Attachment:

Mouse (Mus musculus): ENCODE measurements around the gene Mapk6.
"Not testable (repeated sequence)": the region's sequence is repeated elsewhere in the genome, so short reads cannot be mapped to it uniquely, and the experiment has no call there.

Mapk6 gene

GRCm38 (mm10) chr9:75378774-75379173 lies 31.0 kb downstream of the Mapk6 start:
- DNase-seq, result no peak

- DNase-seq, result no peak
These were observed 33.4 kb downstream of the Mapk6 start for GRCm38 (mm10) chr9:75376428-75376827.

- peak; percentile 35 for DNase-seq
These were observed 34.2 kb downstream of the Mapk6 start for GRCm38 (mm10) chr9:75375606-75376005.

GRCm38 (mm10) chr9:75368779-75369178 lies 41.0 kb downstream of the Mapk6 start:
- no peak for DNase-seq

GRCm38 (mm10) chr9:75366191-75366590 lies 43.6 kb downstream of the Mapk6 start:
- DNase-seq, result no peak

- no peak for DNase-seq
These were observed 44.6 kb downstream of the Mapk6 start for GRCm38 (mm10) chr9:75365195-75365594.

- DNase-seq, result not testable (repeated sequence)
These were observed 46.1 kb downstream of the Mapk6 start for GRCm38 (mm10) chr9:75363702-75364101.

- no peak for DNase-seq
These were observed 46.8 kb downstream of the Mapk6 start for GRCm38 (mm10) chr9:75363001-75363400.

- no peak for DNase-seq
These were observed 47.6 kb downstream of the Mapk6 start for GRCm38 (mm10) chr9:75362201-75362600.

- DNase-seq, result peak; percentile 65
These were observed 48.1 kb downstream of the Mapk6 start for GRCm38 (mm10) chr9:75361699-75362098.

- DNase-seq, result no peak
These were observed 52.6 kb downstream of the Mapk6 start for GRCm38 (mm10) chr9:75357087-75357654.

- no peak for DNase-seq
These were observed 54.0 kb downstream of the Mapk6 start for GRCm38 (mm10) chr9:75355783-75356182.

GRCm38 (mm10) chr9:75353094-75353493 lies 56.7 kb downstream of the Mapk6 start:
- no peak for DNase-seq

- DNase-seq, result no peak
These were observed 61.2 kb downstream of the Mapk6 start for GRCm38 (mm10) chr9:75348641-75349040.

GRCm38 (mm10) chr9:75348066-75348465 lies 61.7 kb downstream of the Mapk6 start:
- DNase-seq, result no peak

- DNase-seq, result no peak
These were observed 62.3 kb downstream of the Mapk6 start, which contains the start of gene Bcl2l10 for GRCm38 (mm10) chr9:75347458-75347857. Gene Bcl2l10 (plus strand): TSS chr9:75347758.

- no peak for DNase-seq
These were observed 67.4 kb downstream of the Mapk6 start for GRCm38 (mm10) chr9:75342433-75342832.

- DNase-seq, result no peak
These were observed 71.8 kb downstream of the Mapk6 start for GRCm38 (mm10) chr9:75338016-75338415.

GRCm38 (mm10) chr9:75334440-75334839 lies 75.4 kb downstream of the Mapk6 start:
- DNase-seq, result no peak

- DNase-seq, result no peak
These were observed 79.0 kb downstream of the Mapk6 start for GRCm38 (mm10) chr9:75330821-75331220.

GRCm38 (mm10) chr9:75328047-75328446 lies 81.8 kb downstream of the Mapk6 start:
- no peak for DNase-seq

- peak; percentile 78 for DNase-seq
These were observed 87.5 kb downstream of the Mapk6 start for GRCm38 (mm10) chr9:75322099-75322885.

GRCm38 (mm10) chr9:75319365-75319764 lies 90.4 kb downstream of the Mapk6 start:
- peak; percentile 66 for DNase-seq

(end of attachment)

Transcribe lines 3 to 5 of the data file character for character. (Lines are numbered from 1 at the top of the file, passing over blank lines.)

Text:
Mapk6 gene

GRCm38 (mm10) chr9:75378774-75379173 lies 31.0 kb downstream of the Mapk6 start:
- DNase-seq, result no peak